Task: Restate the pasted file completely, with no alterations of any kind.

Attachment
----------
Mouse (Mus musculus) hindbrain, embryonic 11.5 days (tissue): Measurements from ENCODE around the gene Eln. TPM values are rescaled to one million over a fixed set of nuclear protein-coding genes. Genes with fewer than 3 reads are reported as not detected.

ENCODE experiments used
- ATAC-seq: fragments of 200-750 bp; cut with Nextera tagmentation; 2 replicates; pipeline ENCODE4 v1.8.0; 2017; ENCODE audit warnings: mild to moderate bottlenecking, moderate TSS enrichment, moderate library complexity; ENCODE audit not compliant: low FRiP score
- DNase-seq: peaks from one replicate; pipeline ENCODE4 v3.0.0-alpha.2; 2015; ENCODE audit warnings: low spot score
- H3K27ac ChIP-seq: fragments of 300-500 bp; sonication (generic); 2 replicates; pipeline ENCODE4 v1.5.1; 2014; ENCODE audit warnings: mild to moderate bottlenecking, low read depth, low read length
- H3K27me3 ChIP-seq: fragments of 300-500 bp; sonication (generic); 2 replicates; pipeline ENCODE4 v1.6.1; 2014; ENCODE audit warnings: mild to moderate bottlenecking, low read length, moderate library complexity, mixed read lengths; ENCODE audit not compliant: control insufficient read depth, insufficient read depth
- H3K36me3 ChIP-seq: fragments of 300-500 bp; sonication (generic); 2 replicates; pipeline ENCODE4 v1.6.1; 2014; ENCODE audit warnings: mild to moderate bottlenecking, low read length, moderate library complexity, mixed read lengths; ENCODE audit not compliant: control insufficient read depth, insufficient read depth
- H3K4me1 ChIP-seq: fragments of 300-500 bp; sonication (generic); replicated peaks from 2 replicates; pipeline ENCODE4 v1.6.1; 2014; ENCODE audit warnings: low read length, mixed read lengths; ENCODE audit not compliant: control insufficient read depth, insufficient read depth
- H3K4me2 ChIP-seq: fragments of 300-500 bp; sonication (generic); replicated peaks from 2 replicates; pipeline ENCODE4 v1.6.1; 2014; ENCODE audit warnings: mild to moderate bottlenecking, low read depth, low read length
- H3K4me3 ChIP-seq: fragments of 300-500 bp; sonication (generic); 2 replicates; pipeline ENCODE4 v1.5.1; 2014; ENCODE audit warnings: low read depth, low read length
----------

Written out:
Mouse (Mus musculus) hindbrain, embryonic 11.5 days (tissue): Measurements from ENCODE around the gene Eln. TPM values are rescaled to one million over a fixed set of nuclear protein-coding genes. Genes with fewer than 3 reads are reported as not detected.

ENCODE experiments used
- ATAC-seq: fragments of 200-750 bp; cut with Nextera tagmentation; 2 replicates; pipeline ENCODE4 v1.8.0; 2017; ENCODE audit warnings: mild to moderate bottlenecking, moderate TSS enrichment, moderate library complexity; ENCODE audit not compliant: low FRiP score
- DNase-seq: peaks from one replicate; pipeline ENCODE4 v3.0.0-alpha.2; 2015; ENCODE audit warnings: low spot score
- H3K27ac ChIP-seq: fragments of 300-500 bp; sonication (generic); 2 replicates; pipeline ENCODE4 v1.5.1; 2014; ENCODE audit warnings: mild to moderate bottlenecking, low read depth, low read length
- H3K27me3 ChIP-seq: fragments of 300-500 bp; sonication (generic); 2 replicates; pipeline ENCODE4 v1.6.1; 2014; ENCODE audit warnings: mild to moderate bottlenecking, low read length, moderate library complexity, mixed read lengths; ENCODE audit not compliant: control insufficient read depth, insufficient read depth
- H3K36me3 ChIP-seq: fragments of 300-500 bp; sonication (generic); 2 replicates; pipeline ENCODE4 v1.6.1; 2014; ENCODE audit warnings: mild to moderate bottlenecking, low read length, moderate library complexity, mixed read lengths; ENCODE audit not compliant: control insufficient read depth, insufficient read depth
- H3K4me1 ChIP-seq: fragments of 300-500 bp; sonication (generic); replicated peaks from 2 replicates; pipeline ENCODE4 v1.6.1; 2014; ENCODE audit warnings: low read length, mixed read lengths; ENCODE audit not compliant: control insufficient read depth, insufficient read depth
- H3K4me2 ChIP-seq: fragments of 300-500 bp; sonication (generic); replicated peaks from 2 replicates; pipeline ENCODE4 v1.6.1; 2014; ENCODE audit warnings: mild to moderate bottlenecking, low read depth, low read length
- H3K4me3 ChIP-seq: fragments of 300-500 bp; sonication (generic); 2 replicates; pipeline ENCODE4 v1.5.1; 2014; ENCODE audit warnings: low read depth, low read length